We just finished our second incomplete week of school. That is, we had 3 days of school last week and 4 days of school this week. I've shared here that school didn't start off the way I'd hoped. This week had more lessons for me.
Wednesday was filled with unexpected procrastination by my daughters and by me. It was also filled with commitments and hospitality--both of which were important. At the end of the day, though, I lost it. I gave my children and myself not grace, but expectations that weren't met.
When I met with my homeschool reviewer on Wednesday, we talked about many things. The first things she wanted to do was talk about what I expected to tackle this year and what I desired prayer for. I told her about how I've always gotten stressed getting to places on time. It began years ago when family members would get upset with me verbally and nonverbally when everything wasn't ready on time when expected. I sought perfection in the hope of pleasing these people in my life. What I have sought remains beyond my reach since perfection simply isn't possible. I found last year that I got upset repeatedly with my children when we weren't on time. The problem was we were all the problem. They were dilly dallying and I was trying to squeeze "one more thing" in. I recognized this in the spring and started trying to trust the Lord more with my time and discipline myself to set things down that I was doing when it was time to go. I also started working, with the help of the Holy Spirit, on holding my tongue in those stressful moments of getting out the door. Things are better, but not perfect as I try to cope with this struggle of mine.
But, that same expectation of perfection pervades my homeschool day with the kids in other ways. She asked me who I was trying to be perfect for. I know who I'm trying to be perfect for. But, knowing that doesn't change that it's wrong to begin with. My beliefs that spur me on to attempt perfection are wrong.
So, my expectations need to change and be replaced with right ones. There are certain things about my life and how I structure it that foster these expectations that the kids and I can do things right. I realized on Wednesday as I talked to my friend that one is how I plan. As a teacher, I planned a certain amount of work for a day.
Many homeschoolers plan instead for a certain amount of time to do work in a given subject, rather than a quantity of work. My friend plans this way. She explained to me that she would quickly be overwhelmed by the idea of an amount of work per day planning.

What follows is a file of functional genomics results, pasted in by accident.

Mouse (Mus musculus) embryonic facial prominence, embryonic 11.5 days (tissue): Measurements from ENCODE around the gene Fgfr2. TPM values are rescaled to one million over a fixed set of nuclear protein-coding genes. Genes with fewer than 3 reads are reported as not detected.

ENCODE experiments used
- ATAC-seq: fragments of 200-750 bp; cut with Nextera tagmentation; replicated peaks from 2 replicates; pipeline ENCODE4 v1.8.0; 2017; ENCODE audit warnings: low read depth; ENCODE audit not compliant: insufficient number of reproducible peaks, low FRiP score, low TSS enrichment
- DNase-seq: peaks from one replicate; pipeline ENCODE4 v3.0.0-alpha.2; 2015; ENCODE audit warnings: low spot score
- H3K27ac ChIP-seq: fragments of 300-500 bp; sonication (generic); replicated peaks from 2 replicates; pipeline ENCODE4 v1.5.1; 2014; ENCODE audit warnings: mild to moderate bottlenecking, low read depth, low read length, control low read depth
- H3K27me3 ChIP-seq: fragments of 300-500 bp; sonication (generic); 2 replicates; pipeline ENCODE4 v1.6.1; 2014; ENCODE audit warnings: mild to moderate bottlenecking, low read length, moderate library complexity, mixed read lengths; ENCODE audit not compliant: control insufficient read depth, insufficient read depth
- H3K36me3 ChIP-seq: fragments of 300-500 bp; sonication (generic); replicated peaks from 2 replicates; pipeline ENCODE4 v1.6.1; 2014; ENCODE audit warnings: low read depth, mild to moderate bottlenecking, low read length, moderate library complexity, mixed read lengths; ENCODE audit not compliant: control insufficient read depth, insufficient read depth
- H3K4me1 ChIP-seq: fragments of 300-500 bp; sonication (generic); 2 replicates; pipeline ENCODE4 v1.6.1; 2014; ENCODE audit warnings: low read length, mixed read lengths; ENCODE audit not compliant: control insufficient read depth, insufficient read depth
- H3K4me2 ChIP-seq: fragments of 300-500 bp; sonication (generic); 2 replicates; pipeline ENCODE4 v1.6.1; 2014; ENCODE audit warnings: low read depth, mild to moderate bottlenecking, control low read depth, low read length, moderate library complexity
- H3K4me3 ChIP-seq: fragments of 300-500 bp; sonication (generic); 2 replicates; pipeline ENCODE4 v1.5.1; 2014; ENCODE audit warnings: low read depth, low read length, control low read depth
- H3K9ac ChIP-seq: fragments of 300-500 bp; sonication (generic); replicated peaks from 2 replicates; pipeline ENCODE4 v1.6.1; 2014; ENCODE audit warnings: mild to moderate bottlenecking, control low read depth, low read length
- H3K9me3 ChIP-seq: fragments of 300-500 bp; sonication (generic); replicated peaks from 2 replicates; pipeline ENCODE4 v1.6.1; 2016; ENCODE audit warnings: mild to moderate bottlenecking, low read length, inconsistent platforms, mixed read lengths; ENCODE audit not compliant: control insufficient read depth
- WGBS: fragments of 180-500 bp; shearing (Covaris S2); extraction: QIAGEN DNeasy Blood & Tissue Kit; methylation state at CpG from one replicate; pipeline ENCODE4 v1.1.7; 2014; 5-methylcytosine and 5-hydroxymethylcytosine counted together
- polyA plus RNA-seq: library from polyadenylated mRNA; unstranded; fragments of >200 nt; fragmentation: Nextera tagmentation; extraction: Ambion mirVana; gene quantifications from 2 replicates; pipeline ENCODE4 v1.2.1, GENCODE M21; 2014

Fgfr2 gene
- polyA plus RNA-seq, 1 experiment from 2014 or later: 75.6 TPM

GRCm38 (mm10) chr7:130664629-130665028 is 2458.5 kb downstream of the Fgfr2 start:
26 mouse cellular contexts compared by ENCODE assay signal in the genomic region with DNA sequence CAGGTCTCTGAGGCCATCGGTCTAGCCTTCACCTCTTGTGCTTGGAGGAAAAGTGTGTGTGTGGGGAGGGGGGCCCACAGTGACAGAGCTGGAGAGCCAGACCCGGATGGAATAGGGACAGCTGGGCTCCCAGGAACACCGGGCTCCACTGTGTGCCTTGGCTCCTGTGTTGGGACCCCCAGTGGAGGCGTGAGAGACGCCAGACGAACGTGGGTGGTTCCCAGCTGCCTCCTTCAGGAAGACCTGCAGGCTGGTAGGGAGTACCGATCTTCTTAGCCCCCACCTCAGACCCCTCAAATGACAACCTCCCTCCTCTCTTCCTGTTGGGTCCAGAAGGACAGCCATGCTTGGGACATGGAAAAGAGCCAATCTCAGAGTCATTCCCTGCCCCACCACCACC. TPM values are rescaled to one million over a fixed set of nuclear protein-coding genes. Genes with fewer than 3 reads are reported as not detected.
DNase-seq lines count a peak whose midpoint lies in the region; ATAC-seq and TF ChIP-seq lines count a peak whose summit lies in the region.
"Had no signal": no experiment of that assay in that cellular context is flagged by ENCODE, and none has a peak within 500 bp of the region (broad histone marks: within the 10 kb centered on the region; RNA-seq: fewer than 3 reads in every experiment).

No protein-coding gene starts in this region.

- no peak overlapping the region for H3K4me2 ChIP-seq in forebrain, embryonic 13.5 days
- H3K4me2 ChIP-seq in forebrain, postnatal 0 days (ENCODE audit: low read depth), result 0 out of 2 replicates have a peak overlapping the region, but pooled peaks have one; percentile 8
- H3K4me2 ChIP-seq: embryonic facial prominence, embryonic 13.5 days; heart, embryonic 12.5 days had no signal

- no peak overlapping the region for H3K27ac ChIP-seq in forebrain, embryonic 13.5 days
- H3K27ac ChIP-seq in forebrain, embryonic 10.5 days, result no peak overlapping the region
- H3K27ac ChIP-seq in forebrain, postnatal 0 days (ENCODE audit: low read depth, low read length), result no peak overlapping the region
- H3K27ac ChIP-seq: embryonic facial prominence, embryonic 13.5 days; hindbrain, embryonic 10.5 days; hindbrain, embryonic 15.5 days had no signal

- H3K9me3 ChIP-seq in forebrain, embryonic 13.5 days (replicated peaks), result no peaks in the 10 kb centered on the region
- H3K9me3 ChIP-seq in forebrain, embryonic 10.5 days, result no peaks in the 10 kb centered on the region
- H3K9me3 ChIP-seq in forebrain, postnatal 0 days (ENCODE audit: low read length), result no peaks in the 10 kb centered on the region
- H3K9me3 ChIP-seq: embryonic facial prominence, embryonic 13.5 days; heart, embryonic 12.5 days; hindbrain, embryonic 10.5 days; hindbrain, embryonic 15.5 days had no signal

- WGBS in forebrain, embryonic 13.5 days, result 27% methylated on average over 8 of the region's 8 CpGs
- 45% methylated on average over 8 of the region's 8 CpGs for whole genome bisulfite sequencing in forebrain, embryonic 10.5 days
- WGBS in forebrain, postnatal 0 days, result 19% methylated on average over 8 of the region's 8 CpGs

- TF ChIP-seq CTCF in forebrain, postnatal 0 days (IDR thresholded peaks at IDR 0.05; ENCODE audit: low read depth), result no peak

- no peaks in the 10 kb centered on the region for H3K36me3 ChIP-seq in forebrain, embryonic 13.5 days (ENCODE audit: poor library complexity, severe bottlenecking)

After Wednesday and Thursday, I realized that a few changes need to be made in my planning.
1) When I know I'm going to have a social commitment--I need to allow extra time. I always end up talking more than I expect to!
2) On such days, plan less--whether it's spelling or skipping Explode the Code. I need to prioritize what I think it is most important for my girls to do those days and what can be set aside for the next day.
3) I need to plan less extra activities and meetings into our days. Our schedule can handle maybe one a week, but I had several this week... one on Tuesday, two on Wednesday, and one on Thursday.
4) I need to check my heart. When I'm seeking perfection, I need to remind myself of the gospel and my goals for my day and our homeschooling. Last spring, I wrote about a book titled When Homeschooling Gets Tough. I had checked it out of the library. I ordered a copy today because there were several great chapters in it that I need to keep handy for reference--one was titled "looking towards eternity" and another was "trusting God for who we are". I need to get in the habit of preaching the Gospel to myself daily and I'm just not that good at it.
The kids and I needed a day off today. My husband took the day off and was supposed to be home part of the day. Autumn had writing to finish up from this week, but it went well because she enjoys her new writing curriculum and completed it thoroughly and quickly. I had another appointment, so it also worked out well not to have to school today.
After Labor Day, we'll start school back up. I am reminded daily that the lessons in homeschooling are as much for the kids as they are for me. As my friend Jenny said to me on Wednesday, homeschooling just isn't easy. It's hard. It just is. So, we have to be prepared for the challenge and expect it not to be easy. It's worth it and it's a worthy job, but it's definitely a challenging one to be a homeschooling mom!
I like this picture because of how my daughter's hand deflects the water. It goes down in a different way than it is designed to. But, it is still beautiful. It is still enjoyed, and it still ends up reaching the bottom of the fountain.
PS Dear Friends, if you are reading this, please know that I have my feet on the ground and am okay. I'm just puzzling through these things! :) I hope that if anyone's in the same boat, you'll be encouraged to know you're not alone in this boat!